The main theme in Parshat Bamidbar seems to be about numbers or counting. Yet, when reading through the parsha, one picks up on another theme as well, namely that of war. The first reference to war appears in Hashem’s instruction to Moshe to count the Jews (1:3) “From age twenty and older, all those who go out to war you shall count”. Then, war comes up again in the next topic, which describes how the Jews camped. As each tribe is listed according to their position in the camp, the Torah says that they encamped according to their hosts. The Hebrew word for hosts is “Tzivaot”, whose root is the word “Tzavah–army”. So what is the connection between these two themes of war and counting?
When Hashem tells Moshe to count the Jews, He says (1:2) “Raise the heads of the whole congregation of Jews according to their families”. The phrase “raise the head” has two contradictory meanings. In Parshat Vayeshev, when Yosef was in jail and interpreted the dreams of Pharoah’s wine-steward and baker, Yosef used the same phrase of “raising head” to mean two very different things. For the wine-steward, the phrase “your head will be raised” meant that he would be reinstated to his former position. However, when Yosef told the baker that his head would also be “raised” Yosef meant that it would be raised off his body–i.e. he would be killed. So why does Hashem use this contradictory phrase when telling Moshe to count the Jews?
Speaking of contradiction, there are two contradictory opinions as to the reason behind counting the Jews now. Rashi says that Hashem’s desire to count the Jews came from a deep love that He had for them. When a person has something that he really loves, he gets pleasure from counting it again and again. Rashi adds that Hashem specifically had the Jews counted now so that He could rest His Presence among them. The Gemarra (Bava Kama 83a) notes that Hashem’s Presence will not rest among a group of Jews who number less than 22,000. Thus, the Jews were counted here to make sure that each tribe had at least that amount of people.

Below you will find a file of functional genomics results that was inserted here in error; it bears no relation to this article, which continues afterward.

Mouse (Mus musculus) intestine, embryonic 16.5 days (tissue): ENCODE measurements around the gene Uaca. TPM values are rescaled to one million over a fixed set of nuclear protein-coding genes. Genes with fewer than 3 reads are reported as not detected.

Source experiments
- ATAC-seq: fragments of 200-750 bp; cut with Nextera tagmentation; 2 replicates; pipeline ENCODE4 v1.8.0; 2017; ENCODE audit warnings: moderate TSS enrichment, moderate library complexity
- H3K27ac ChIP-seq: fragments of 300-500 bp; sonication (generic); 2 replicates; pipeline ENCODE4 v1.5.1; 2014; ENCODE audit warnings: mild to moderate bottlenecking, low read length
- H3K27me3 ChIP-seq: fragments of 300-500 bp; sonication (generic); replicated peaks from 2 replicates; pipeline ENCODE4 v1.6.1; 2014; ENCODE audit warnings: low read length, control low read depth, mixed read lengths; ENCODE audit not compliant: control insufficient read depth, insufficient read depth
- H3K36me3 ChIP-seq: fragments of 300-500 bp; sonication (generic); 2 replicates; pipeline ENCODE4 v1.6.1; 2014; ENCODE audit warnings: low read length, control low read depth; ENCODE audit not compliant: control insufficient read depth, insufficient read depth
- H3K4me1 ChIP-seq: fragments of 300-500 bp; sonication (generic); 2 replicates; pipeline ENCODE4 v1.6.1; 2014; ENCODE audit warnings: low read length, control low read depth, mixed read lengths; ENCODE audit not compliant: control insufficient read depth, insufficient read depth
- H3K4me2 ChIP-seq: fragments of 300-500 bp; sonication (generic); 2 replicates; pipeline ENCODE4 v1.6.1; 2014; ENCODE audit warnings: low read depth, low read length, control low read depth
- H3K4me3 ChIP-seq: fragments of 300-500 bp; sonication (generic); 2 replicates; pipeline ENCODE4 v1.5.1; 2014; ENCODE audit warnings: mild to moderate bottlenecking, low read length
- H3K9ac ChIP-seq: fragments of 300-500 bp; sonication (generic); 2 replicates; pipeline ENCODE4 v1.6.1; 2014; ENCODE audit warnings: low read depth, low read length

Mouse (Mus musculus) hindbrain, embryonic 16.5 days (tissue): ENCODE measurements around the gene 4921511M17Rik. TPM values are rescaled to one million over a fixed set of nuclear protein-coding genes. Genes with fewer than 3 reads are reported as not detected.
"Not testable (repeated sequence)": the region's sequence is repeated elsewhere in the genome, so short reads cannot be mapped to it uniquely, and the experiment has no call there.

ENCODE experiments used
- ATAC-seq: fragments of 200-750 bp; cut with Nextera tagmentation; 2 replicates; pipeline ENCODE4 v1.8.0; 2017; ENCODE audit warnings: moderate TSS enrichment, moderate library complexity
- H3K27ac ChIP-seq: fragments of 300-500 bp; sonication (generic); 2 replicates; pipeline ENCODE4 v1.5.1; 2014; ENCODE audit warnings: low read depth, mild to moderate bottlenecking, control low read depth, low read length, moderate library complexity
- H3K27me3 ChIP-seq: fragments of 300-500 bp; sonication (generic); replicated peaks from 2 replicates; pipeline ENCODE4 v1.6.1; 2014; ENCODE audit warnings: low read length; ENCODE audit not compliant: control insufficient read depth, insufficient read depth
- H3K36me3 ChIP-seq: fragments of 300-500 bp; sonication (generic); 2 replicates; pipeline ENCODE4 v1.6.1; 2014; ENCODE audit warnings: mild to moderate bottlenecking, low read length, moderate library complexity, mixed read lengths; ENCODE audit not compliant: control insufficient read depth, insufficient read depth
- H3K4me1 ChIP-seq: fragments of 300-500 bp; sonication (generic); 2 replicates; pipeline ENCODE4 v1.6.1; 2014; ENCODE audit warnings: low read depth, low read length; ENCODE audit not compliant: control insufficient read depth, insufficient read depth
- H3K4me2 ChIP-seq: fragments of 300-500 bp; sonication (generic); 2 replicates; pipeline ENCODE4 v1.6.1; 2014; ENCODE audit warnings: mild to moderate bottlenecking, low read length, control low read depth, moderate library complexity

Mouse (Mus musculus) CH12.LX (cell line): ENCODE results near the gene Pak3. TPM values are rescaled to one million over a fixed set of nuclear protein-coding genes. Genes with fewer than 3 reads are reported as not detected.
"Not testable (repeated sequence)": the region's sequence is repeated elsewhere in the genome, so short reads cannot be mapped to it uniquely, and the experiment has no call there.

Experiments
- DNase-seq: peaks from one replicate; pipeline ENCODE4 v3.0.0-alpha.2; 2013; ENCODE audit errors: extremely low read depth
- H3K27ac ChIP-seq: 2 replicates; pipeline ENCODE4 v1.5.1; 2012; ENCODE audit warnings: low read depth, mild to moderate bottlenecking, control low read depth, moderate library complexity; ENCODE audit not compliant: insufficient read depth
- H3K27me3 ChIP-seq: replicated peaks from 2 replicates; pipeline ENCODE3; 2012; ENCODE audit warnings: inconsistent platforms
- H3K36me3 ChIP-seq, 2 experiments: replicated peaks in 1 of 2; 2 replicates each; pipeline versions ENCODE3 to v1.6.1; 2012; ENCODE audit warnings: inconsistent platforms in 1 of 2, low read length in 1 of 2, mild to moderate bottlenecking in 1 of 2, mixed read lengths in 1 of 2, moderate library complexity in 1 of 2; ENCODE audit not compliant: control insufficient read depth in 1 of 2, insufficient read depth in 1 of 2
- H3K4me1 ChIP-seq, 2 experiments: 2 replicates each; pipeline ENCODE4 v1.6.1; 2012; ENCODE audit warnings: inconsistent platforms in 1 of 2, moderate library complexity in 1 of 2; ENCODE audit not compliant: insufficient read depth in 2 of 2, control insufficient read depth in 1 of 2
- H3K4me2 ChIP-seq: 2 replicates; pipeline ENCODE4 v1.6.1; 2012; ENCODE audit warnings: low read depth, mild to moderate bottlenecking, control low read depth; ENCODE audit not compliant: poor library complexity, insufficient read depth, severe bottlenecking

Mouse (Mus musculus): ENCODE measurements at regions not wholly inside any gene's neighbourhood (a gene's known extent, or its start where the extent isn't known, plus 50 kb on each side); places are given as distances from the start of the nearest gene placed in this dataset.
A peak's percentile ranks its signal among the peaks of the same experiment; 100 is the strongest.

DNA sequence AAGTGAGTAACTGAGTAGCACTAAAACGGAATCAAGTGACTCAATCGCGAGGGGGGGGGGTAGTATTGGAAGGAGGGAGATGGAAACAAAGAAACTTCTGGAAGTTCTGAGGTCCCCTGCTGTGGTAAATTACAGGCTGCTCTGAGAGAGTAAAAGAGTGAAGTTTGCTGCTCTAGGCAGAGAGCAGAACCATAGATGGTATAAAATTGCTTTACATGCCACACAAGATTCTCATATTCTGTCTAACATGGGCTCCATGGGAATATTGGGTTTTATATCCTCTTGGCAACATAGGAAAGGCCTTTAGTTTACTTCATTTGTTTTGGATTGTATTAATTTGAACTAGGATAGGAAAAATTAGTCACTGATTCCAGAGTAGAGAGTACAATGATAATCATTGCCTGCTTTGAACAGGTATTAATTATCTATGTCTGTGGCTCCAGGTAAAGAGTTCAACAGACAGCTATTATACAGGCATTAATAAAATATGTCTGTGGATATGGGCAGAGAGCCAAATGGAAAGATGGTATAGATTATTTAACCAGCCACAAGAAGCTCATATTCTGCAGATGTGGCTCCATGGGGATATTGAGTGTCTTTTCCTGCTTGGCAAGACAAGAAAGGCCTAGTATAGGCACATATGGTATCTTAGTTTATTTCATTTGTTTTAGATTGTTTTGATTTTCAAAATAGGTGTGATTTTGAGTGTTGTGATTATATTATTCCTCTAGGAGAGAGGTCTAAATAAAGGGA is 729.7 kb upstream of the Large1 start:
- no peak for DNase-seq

However, later in the parsha, Moshe is told (1:49) “But the tribe of Levi you shall not count among the Jews”. Daat Z’kanim M’Baalei HaTosfot says that Levi was purposely kept out of this census so that they would be excluded from the decree of death that would come upon whoever was numbered in this census, as the result of the Sin of the Spies. Thus, this counting seems to have had a negative connotation according to Daat Z’kanim, despite Rashi’s opinion that it was positive. In addition, we might note that Chazal say that when if people are counted directly (i.e. by being assigned numbers) that could invoke “Ayin Hara” which could result in harm to those people or in their losing their possessions. This would seem to put a negative connotation on this counting. If that’s the case, why does Rashi say that it was a result of Hashem’s love for the Jews?